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Amazon accused of tricking Prime customers

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The US has accused Amazon of tricking customers into signing up for automatically renewing Prime subscriptions and making it difficult to cancel.
The Federal Trade Commission (FTC), the country's consumer rights watchdog, made the claims in a lawsuit.
It cited allegedly "manipulative" website designs.
Amazon rejected the charges, calling them "false on the facts and the law".
More than 200 million people subscribe to Prime globally. The service, which offers shipping perks, access to streaming movies and more, costs $139 a year or $14.99 monthly in the US and £95 per year in the UK.
The FTC said Amazon used website designs that pushed customers into agreeing to enrol in Prime and have the subscription automatically renew as they were making purchases.
The company attempted to make it difficult for users to opt out of auto-enrolment because "those changes would also negatively affect Amazon's bottom line", the agency alleged in the complaint, filed in federal court in Seattle.
It also said Amazon put customers seeking to cancel through a cumbersome "four-page, six-click, fifteen option" process, which the FTC said was known internally as "Iliad" in a nod to the Greek epic about the "long, arduous Trojan War".
Though Amazon altered the cancellation process shortly before the lawsuit was filed, the FTC said the company's tactics broke laws aimed at protecting shoppers.
"Amazon tricked and trapped people into recurring subscriptions without their consent, not only frustrating users but also costing them significant money," FTC Chair Lina Khan said.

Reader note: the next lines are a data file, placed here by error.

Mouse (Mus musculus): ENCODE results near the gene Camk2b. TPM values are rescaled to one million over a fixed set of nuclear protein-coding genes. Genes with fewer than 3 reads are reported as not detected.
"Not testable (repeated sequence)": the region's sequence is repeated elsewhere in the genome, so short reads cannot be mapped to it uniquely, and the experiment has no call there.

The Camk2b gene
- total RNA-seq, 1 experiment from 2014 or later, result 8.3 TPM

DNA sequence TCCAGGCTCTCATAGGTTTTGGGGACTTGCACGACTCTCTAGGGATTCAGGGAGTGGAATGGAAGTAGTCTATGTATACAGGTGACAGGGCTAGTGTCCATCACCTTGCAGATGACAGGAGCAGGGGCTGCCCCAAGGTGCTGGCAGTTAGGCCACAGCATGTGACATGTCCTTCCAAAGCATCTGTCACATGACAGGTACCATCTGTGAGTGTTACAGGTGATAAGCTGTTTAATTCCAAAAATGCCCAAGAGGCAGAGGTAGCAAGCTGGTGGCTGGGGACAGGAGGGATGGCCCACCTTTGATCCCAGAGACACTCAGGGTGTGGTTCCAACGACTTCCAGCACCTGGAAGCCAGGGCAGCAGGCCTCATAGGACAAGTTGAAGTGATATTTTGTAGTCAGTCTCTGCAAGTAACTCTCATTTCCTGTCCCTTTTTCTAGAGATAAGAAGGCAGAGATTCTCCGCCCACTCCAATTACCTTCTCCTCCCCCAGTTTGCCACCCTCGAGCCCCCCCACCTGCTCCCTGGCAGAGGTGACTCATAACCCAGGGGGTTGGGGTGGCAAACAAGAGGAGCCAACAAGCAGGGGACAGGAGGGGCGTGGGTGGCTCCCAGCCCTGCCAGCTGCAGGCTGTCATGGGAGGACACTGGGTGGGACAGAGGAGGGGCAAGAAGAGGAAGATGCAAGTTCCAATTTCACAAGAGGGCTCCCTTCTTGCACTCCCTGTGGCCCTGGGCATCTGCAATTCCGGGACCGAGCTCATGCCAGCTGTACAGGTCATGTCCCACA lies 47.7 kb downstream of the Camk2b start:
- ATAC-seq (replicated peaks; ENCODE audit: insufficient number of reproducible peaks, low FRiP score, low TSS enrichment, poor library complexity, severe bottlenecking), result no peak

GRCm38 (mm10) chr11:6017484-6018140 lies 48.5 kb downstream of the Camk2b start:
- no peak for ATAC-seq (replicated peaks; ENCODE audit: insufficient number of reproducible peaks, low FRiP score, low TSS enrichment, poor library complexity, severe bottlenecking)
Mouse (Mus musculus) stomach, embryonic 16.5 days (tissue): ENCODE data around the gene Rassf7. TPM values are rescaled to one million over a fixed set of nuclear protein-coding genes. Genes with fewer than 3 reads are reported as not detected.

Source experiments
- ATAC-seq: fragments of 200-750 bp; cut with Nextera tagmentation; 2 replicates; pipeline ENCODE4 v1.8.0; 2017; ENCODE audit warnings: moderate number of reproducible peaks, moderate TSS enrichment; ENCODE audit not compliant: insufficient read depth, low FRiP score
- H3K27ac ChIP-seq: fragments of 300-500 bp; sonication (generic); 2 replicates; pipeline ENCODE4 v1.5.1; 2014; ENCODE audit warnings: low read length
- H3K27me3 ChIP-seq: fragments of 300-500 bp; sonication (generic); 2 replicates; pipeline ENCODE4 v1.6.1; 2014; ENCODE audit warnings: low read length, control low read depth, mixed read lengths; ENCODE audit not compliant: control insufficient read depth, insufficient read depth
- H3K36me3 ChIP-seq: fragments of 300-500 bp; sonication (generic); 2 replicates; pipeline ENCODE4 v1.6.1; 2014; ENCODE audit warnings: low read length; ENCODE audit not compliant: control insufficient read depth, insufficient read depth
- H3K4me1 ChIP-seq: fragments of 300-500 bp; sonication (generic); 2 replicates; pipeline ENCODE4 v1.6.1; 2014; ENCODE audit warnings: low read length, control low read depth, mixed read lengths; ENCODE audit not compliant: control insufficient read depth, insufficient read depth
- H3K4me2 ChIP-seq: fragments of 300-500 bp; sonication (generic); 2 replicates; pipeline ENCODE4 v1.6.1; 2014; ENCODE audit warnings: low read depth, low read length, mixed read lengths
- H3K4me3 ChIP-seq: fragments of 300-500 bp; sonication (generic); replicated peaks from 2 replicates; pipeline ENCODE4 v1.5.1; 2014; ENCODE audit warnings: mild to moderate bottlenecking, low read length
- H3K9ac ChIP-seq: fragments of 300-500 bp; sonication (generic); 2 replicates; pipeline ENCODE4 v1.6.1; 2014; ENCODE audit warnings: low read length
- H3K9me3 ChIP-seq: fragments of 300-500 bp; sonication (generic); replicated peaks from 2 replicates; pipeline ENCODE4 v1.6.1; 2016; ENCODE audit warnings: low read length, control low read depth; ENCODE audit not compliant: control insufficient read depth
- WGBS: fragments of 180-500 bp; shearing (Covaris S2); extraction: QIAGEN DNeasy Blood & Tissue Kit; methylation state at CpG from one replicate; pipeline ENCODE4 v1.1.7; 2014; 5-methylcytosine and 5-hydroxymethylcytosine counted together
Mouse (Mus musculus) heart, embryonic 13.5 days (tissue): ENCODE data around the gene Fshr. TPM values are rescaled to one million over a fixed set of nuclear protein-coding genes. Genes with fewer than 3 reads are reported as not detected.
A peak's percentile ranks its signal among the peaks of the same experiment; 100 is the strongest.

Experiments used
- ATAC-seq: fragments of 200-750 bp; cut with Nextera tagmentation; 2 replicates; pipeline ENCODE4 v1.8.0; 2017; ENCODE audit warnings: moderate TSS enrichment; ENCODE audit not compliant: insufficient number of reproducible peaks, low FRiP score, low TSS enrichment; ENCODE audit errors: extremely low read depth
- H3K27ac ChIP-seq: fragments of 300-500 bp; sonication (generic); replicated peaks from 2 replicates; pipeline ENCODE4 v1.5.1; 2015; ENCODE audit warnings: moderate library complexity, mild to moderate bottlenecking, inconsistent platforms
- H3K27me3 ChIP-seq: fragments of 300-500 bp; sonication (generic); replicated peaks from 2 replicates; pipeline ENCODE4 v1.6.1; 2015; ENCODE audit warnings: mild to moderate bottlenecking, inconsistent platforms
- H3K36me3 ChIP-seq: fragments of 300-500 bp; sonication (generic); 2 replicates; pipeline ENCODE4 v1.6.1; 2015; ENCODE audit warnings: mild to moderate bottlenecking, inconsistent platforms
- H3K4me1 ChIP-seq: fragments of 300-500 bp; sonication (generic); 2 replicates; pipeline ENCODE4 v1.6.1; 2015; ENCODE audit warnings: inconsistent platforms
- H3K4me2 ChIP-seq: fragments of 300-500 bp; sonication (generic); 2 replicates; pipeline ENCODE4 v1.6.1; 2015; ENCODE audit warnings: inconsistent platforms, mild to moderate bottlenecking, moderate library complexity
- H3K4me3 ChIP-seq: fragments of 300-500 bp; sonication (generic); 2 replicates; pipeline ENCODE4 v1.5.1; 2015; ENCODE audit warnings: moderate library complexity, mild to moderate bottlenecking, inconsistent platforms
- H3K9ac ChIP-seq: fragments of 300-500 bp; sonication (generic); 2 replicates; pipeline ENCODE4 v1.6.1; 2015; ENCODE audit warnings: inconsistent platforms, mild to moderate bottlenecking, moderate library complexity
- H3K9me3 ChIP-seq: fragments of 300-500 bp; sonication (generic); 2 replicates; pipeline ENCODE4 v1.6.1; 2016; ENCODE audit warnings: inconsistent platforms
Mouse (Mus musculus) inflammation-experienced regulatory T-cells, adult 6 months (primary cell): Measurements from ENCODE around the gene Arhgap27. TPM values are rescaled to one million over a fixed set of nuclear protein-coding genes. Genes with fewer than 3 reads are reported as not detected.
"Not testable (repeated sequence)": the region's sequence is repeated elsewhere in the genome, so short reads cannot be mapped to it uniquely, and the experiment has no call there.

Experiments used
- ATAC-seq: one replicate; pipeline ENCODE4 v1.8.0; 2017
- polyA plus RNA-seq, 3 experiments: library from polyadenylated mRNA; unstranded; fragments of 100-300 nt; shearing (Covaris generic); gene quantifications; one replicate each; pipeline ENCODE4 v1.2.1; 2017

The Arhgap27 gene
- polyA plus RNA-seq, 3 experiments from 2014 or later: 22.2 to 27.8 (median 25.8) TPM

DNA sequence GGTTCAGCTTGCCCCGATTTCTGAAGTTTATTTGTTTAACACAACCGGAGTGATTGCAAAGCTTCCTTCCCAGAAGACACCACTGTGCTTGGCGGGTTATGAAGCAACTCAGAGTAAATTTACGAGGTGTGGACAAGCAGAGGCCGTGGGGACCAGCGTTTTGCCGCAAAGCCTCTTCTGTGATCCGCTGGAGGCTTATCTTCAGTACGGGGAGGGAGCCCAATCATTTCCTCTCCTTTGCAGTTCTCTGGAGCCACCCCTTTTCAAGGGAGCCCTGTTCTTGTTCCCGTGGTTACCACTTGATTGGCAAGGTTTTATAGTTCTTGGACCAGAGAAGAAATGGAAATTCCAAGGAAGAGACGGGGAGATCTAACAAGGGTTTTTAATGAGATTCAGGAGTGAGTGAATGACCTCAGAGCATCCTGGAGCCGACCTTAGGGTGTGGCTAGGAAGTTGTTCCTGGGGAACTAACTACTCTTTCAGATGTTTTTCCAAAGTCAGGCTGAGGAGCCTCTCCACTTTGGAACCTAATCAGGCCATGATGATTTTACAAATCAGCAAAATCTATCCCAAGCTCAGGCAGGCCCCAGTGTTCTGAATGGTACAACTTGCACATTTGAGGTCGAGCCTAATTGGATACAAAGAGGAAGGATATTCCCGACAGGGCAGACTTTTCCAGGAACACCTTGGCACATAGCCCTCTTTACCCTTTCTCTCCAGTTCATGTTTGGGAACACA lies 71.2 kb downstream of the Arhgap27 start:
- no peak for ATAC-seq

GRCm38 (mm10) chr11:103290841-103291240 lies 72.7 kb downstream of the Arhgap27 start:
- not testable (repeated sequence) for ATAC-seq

The FTC is seeking a court order to force Amazon to change its practices, as well as financial penalties in an unspecified amount.
Amazon said it had been in the middle of discussing the issues with the agency when the lawsuit was filed without notice.
"The truth is that customers love Prime, and by design we make it clear and simple for customers to both sign up for or cancel their Prime membership," the company said.
The FTC has repeatedly warned online firms against using "dark patterns" to manipulate shoppers.
It had been investigating Amazon's Prime programme since 2021.
It said the company had attempted to delay the probe on multiple occasions, including by refusing to deliver documents in a timely manner.
Evelyn Mitchell-Wolf, a senior analyst at Insider Intelligence analyst said the FTC was "making an example of Amazon".
"It's quite common for companies to make it more difficult to cancel an account than it is to create one," she said.
Ms Khan, who was appointed to her post by President Joe Biden, made her name critiquing US competition policy related to Amazon.
She has promised to move more aggressively to police online shopping and the power of America's tech giants.
The lawsuit marks the third action from the FTC involving Amazon in recent weeks.
The company agreed to pay $25m last month to settle charges it had violated child privacy laws by keeping recordings children made on Alexa.
It agreed to pay another $5.8m to resolve claims that Ring, the doorbell company Amazon purchased in 2018, had violated privacy protections by giving staff unrestricted access to customer videos and failing to implement precautions against hackers.
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